Fox Corp. swung to a profit in its fiscal second quarter on a strong showing from its sports properties, while shedding losses from Thursday Night Football.
Net income in the quarter was $313 million, or 58 cents a share. A year ago the company reported a net loss of $85 million, or 15 cents a share. A year ago, the company had an equity loss of $211 million connected to its Flutter investment.
Revenues rose 4% to $4.61 billion.
Advertising revenue increased 4% to $2.5 billion, with gains coming from the FIFA World Cup and strong NFL results at Fox Sports. There were also higher political advertising revenues at the Fox Television Stations and growth at Tubi. The gains were partially offset by the absence of Thursday Night Football, which moved to Amazon Prime Video.
Affiliate-fee revenues increased 1%, with 6% growth at the Television segment.
“A compelling fall sports schedule, combined with an active midterm political news cycle, showcased the power and relevance of the Fox platform in our fiscal second quarter,” CEO Lachlan Murdoch said. “Whether measured in terms of engagement, monetization or profitability, our focused strategy of live news and sports programming, coupled with our growing digital initiatives, continues to deliver. Today’s announcement to increase our share repurchase authorization and our intention to immediately deploy a meaningful amount of capital in an accelerated share repurchase transaction reflects the confidence we have in our strategy, the quality of our assets and the strength of our financial position.”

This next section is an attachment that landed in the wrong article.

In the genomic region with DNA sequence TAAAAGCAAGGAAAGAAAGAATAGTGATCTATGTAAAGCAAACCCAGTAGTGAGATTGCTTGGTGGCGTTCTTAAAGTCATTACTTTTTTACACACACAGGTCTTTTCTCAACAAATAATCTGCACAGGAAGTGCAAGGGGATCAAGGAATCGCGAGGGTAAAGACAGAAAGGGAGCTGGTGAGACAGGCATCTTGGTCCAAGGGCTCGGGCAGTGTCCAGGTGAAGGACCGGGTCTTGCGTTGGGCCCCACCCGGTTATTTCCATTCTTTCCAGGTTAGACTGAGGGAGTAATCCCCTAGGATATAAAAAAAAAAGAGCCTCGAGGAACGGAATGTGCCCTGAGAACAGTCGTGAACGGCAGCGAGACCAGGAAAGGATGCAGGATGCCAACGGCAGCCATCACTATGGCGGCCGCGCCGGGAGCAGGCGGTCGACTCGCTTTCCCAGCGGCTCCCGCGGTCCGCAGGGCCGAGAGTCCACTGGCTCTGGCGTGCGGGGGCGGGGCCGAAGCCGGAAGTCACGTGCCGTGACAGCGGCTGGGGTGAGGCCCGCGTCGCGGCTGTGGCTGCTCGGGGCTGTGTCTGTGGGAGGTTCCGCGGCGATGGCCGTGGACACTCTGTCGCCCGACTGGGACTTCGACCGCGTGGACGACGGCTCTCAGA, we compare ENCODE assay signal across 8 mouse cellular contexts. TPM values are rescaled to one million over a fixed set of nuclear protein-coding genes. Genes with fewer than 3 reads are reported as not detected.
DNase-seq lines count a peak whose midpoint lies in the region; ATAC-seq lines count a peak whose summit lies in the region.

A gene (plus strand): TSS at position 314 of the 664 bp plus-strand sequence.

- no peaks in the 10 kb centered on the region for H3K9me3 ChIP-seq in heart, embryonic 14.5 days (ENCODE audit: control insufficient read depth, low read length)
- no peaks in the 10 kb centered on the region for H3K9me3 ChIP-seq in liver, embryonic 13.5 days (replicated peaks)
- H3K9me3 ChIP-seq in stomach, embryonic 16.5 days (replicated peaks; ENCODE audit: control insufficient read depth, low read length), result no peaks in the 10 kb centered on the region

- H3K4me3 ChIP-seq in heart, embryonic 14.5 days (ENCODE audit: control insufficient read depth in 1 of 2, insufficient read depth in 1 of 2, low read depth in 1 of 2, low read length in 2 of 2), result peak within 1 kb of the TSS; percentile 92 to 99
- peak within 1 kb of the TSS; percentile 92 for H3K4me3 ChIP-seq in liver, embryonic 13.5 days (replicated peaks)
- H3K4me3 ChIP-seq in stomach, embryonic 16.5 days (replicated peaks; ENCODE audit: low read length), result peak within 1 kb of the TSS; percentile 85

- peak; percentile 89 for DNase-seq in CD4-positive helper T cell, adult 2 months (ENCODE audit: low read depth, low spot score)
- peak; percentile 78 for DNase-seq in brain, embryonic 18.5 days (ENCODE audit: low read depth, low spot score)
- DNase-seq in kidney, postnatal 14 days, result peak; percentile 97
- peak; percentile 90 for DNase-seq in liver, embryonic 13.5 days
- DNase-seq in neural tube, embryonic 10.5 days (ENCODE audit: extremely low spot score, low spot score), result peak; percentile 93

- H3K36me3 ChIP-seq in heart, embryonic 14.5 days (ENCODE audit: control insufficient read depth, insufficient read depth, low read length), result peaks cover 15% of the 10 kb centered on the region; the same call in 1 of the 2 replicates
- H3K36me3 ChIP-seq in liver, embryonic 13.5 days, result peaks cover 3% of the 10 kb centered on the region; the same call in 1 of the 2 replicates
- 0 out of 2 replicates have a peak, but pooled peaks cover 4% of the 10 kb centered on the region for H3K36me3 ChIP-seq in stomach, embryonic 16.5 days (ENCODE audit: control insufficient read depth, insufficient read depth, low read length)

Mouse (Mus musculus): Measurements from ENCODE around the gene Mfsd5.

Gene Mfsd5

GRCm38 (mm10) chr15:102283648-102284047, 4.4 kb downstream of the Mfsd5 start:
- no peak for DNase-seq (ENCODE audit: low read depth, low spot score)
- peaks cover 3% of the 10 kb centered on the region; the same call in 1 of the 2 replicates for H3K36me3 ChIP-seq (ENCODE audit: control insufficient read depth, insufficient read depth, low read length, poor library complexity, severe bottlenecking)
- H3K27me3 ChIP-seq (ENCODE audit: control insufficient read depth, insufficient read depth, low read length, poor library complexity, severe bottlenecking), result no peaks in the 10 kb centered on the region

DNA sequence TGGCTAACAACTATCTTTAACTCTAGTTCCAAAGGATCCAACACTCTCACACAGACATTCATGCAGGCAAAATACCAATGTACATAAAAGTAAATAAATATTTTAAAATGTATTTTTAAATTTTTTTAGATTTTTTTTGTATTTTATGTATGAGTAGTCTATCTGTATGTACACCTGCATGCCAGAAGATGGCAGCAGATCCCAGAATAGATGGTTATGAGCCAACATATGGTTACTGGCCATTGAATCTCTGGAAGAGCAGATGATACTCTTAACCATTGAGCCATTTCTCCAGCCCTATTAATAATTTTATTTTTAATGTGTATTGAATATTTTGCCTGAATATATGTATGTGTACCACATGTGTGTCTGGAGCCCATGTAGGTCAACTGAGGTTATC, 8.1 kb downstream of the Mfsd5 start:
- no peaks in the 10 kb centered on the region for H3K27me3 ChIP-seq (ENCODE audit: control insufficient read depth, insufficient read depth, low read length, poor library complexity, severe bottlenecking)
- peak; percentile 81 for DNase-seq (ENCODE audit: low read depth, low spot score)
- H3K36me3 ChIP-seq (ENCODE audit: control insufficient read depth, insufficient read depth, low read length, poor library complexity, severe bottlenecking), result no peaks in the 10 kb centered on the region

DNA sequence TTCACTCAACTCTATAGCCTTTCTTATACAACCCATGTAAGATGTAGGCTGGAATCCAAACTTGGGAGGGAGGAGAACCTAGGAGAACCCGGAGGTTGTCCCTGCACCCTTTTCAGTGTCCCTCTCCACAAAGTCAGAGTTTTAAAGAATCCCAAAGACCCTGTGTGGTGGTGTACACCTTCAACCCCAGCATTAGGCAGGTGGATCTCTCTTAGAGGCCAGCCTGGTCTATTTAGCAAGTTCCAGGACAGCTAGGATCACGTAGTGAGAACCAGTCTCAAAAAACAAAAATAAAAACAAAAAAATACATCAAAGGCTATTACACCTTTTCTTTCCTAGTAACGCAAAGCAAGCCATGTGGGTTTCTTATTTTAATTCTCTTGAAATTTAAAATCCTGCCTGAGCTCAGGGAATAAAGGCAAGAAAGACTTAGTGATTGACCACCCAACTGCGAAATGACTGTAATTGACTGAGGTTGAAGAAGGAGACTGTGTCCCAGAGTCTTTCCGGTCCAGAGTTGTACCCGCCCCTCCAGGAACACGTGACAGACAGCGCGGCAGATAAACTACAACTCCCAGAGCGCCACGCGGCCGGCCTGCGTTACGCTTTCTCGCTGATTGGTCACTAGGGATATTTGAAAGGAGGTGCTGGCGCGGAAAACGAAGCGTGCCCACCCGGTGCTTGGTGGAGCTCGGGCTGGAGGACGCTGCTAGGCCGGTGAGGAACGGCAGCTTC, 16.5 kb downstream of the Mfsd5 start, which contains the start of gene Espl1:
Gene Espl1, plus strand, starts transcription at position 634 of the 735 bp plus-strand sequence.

Fox Television segment’s EBITDA was $256 million following a loss of $273 million a year ago. The company said expenses in the quarter were lower in the quarter with the removal of Thursday Night Football.
Revenue rose to $2.93 billion from $2.76 billion, with ad revenue growing 5% to $2.05 billion from $1.95 billion.
Fox’s cable-network programming segment EBITDA fell to $353 million from $668 million a year ago. The company cited expenses increased because of the World Cup, higher legal costs stemming from lawsuits and digital investments at Fox News Media.
Affiliate fees fell by $13 million to $1.03 billion because of subscriber declines. Ad revenues dipped to $451 million from $454 million.
The company announced that it was increasing its share-buyback plan by $3 billion. ■
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Jon has been business editor of Broadcasting+Cable since 2010. He focuses on revenue-generating activities, including advertising and distribution, as well as executive intrigue and merger and acquisition activity. Just about any story is fair game, if a dollar sign can make its way into the article. Before B+C, Jon covered the industry for TVWeek, Cable World, Electronic Media, Advertising Age and The New York Post. A native New Yorker, Jon is hiding in plain sight in the suburbs of Chicago.